When the first efforts appeared in the 1970s to argue that the Holocaust was a fantasy concocted by Jews for a variety of nefarious purposes, the initial reaction was: who will pay attention to such nonsense? After all, even by then there were scores of books writing in detail about the horror, not to mention the Nuremberg and Eichmann trials and a variety of other documentations. And yet today,Holocaust denial has developed a life of its own, particularly in the Arab and Muslim world, but not limited to it. As absurd as the arguments by the deniers are, there is a market for such absurdities, whether to prove that Jews control all information in the world and can therefore get everyone to believe whatever they want; or to rehabilitate extreme right-wing parties who have been delegitimized by the Holocaust; or to show that the Jewish state has no moral justification. Iranian President Mahmoud Ahmadinejad is hardly alone in spouting these lies. Recently, a leading Hamas official, Mahmoud al-Zahar, shamelessly said that it is a "lie" that the Jews were victims of the Holocaust.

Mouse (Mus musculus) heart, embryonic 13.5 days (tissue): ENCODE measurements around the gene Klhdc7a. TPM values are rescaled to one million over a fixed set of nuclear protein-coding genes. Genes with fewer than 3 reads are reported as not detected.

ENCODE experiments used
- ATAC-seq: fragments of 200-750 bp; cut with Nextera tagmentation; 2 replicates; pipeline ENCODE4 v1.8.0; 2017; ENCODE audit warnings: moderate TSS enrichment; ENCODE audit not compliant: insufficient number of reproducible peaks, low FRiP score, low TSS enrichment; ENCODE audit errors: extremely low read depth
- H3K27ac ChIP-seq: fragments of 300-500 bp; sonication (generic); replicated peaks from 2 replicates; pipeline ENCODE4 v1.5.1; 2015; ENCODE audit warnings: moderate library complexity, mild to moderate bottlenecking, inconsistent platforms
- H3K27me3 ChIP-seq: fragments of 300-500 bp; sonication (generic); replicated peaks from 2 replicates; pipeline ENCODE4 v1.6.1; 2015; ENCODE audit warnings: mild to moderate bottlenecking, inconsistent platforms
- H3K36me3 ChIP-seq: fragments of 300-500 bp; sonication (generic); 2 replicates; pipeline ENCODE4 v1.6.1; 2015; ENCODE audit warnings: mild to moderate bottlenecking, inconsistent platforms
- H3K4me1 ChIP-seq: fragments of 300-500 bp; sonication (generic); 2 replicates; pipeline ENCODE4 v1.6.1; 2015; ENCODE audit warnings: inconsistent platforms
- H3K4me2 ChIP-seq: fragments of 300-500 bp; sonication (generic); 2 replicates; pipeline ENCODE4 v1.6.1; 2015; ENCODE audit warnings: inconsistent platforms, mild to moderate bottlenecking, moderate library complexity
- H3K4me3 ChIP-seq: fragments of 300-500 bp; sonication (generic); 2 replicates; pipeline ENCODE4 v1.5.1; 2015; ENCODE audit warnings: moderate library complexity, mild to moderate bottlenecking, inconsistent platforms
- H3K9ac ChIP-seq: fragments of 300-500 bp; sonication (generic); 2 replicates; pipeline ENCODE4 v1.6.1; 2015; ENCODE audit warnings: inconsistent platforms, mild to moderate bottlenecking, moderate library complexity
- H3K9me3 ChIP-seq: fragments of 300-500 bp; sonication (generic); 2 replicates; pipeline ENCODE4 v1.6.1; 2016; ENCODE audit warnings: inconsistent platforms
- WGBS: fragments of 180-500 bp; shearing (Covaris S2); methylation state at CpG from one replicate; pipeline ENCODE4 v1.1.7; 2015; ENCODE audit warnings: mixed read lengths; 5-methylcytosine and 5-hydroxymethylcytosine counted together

Similarly with regard to the 9/11 theory: When six days after the terrorist attack, Hizbullah television put out a short "news" item that 4,000 Israelis were working at the World Trade Center and none showed up for work that day, no one could have imagined how such a bold-faced fabrication would take off. After all, Israelis and Jews were among the nearly 3,000 who died that day, and Osama Bin Laden had taken credit for the attack, so who could believe that Israel was behind it all, as Hizbullah implied.
And yet, according to a Gallup poll more than a year after the event, millions of people in nine Muslim countries believed that it was Israel, not Al Qaeda, that was behind it all. This notion also continues to surface in Europe and elsewhere.